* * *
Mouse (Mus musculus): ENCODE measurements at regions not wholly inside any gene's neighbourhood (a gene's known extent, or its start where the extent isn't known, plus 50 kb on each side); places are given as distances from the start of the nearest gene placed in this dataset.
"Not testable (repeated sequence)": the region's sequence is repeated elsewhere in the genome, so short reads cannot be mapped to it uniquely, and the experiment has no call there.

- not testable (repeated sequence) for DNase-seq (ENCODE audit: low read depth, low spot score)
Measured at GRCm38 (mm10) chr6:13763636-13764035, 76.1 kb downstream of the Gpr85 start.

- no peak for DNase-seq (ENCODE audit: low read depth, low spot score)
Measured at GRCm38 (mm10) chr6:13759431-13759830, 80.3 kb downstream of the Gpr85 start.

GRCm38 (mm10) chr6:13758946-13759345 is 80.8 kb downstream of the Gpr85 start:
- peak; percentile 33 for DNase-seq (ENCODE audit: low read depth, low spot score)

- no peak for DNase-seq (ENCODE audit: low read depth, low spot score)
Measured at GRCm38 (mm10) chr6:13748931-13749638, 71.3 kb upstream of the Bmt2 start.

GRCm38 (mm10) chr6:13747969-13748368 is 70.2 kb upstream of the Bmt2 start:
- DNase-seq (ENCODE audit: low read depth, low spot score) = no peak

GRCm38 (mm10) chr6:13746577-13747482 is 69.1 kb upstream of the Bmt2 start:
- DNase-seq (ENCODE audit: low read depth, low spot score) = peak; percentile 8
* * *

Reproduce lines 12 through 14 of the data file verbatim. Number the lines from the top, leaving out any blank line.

- DNase-seq (ENCODE audit: low read depth, low spot score) = no peak

GRCm38 (mm10) chr6:13746577-13747482 is 69.1 kb upstream of the Bmt2 start:
- DNase-seq (ENCODE audit: low read depth, low spot score) = peak; percentile 8